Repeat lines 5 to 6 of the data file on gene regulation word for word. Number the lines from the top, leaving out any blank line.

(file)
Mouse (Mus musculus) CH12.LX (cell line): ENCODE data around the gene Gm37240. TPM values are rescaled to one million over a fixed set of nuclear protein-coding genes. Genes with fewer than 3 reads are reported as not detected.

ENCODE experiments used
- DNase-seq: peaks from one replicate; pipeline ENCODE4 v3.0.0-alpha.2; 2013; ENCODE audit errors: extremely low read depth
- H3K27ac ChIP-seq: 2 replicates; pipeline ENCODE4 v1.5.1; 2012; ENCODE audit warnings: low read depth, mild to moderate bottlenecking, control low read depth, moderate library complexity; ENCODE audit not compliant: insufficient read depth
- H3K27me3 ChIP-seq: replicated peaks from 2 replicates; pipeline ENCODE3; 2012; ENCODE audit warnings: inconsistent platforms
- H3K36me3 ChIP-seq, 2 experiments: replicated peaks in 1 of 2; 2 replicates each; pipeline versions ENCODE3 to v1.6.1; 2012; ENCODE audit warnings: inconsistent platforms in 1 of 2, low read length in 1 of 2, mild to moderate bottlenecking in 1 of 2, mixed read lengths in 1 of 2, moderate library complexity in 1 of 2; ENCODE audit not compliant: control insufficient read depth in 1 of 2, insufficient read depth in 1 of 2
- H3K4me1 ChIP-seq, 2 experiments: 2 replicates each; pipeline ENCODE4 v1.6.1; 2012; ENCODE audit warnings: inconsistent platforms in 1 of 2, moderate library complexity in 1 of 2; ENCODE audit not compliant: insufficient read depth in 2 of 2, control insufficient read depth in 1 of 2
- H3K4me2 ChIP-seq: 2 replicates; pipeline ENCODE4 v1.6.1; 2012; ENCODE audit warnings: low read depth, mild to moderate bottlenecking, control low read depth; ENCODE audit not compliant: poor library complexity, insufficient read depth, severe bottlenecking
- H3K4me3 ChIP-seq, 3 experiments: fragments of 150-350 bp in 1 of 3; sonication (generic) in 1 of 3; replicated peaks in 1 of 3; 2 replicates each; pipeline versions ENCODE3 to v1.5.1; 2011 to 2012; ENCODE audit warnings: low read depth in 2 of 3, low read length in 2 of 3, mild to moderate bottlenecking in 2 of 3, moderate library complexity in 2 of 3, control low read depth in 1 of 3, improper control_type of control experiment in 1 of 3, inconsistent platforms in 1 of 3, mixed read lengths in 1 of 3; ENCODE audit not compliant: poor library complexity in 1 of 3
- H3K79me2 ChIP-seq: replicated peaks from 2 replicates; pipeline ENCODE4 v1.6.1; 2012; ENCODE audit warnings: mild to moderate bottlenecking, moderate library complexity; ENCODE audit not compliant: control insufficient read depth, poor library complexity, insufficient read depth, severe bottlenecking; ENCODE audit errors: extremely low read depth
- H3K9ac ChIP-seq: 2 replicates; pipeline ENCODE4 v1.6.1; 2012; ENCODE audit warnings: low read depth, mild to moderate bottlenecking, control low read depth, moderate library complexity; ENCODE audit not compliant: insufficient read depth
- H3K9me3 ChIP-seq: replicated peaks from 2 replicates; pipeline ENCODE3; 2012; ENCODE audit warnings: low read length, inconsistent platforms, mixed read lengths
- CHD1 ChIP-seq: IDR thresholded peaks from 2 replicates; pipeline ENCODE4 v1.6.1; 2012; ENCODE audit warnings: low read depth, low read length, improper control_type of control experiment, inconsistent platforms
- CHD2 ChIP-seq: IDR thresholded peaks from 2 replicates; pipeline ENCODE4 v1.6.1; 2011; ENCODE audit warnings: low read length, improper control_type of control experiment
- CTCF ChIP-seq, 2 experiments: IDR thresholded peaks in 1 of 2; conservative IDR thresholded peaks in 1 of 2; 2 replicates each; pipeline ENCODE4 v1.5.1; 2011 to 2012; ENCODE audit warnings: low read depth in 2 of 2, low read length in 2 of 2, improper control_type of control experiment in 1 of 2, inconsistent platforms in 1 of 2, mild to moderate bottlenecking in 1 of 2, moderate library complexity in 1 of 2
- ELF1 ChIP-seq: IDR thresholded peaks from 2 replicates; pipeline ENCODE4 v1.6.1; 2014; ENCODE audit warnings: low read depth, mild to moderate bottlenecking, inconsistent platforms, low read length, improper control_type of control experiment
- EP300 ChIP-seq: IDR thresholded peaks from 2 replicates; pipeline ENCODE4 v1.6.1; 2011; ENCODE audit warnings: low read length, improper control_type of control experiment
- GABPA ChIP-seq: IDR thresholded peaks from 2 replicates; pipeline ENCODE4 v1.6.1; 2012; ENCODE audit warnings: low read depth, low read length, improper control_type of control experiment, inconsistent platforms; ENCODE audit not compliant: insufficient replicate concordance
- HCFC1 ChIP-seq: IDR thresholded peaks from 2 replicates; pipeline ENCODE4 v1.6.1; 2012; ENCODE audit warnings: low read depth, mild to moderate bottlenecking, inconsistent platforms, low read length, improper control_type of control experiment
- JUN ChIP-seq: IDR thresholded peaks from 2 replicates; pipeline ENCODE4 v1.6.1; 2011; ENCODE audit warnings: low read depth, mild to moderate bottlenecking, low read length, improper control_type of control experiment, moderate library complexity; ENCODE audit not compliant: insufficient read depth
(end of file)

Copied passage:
- H3K27me3 ChIP-seq: replicated peaks from 2 replicates; pipeline ENCODE3; 2012; ENCODE audit warnings: inconsistent platforms
- H3K36me3 ChIP-seq, 2 experiments: replicated peaks in 1 of 2; 2 replicates each; pipeline versions ENCODE3 to v1.6.1; 2012; ENCODE audit warnings: inconsistent platforms in 1 of 2, low read length in 1 of 2, mild to moderate bottlenecking in 1 of 2, mixed read lengths in 1 of 2, moderate library complexity in 1 of 2; ENCODE audit not compliant: control insufficient read depth in 1 of 2, insufficient read depth in 1 of 2